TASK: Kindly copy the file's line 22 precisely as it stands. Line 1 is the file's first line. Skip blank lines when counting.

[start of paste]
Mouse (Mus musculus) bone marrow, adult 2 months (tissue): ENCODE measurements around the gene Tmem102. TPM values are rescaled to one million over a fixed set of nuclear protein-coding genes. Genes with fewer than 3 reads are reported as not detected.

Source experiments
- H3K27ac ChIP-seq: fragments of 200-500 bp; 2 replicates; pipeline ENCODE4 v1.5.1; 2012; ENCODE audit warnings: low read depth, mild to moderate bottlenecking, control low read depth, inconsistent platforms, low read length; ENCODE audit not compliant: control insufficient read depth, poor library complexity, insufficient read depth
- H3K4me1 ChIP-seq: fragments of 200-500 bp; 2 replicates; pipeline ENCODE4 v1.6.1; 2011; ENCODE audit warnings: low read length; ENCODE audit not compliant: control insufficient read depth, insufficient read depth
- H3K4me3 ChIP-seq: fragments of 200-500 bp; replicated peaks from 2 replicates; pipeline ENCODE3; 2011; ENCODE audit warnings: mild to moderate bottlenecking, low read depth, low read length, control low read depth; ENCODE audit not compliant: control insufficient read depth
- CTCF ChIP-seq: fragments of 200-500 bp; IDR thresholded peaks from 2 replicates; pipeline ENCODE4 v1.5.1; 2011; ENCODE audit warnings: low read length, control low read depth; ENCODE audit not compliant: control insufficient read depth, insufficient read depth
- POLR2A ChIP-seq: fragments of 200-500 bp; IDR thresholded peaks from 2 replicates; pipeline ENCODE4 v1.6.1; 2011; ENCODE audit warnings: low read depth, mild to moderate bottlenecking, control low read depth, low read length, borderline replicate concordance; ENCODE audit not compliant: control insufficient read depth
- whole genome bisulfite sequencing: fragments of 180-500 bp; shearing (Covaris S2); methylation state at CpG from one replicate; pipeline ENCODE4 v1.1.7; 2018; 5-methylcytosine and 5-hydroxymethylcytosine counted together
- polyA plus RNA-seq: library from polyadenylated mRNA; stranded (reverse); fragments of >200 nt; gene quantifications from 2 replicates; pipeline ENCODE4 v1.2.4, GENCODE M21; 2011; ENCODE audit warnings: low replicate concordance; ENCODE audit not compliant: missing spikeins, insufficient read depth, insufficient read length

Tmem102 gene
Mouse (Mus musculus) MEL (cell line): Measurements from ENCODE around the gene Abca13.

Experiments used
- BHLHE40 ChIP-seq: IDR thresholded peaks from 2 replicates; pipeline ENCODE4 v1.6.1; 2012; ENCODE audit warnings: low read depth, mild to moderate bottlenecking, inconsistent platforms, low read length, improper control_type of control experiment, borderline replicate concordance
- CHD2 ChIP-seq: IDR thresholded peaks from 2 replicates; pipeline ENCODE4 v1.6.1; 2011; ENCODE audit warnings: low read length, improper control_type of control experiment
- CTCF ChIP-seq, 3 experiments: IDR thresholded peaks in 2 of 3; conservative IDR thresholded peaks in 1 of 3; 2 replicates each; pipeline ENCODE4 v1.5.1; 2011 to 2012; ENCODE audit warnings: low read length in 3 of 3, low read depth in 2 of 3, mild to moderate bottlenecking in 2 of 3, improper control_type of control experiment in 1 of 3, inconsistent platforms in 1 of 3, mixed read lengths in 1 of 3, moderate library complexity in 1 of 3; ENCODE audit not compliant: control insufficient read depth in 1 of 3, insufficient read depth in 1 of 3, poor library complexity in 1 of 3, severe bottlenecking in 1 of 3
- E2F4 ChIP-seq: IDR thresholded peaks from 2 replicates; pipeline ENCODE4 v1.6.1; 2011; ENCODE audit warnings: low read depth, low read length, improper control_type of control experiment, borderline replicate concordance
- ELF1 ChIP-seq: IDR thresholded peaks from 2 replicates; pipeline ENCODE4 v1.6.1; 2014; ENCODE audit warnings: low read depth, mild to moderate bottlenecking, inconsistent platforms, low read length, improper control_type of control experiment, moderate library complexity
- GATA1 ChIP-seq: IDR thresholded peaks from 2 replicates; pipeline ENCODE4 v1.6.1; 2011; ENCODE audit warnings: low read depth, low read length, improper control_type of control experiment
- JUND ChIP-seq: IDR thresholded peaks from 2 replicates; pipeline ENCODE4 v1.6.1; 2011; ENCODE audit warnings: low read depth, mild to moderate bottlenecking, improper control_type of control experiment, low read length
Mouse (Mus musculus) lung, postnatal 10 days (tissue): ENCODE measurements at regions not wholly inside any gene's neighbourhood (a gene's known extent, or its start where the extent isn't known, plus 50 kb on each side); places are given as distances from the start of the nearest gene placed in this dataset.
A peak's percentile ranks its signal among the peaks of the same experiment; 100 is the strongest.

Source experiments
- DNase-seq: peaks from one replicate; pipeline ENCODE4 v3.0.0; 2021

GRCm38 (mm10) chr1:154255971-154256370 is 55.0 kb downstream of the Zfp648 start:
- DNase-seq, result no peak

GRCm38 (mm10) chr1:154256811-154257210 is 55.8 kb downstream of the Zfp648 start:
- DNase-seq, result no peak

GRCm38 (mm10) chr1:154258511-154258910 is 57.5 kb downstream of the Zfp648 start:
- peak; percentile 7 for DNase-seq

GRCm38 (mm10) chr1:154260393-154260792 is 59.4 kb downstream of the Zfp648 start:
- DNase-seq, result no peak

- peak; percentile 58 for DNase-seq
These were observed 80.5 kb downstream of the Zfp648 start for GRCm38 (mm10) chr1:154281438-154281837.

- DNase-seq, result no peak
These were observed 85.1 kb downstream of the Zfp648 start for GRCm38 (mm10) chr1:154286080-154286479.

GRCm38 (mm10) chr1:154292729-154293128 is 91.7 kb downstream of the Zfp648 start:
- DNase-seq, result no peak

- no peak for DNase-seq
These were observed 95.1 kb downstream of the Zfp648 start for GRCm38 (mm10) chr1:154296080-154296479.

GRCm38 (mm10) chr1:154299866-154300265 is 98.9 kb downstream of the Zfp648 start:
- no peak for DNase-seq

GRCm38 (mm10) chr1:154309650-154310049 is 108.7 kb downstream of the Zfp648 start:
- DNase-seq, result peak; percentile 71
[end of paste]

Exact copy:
Source experiments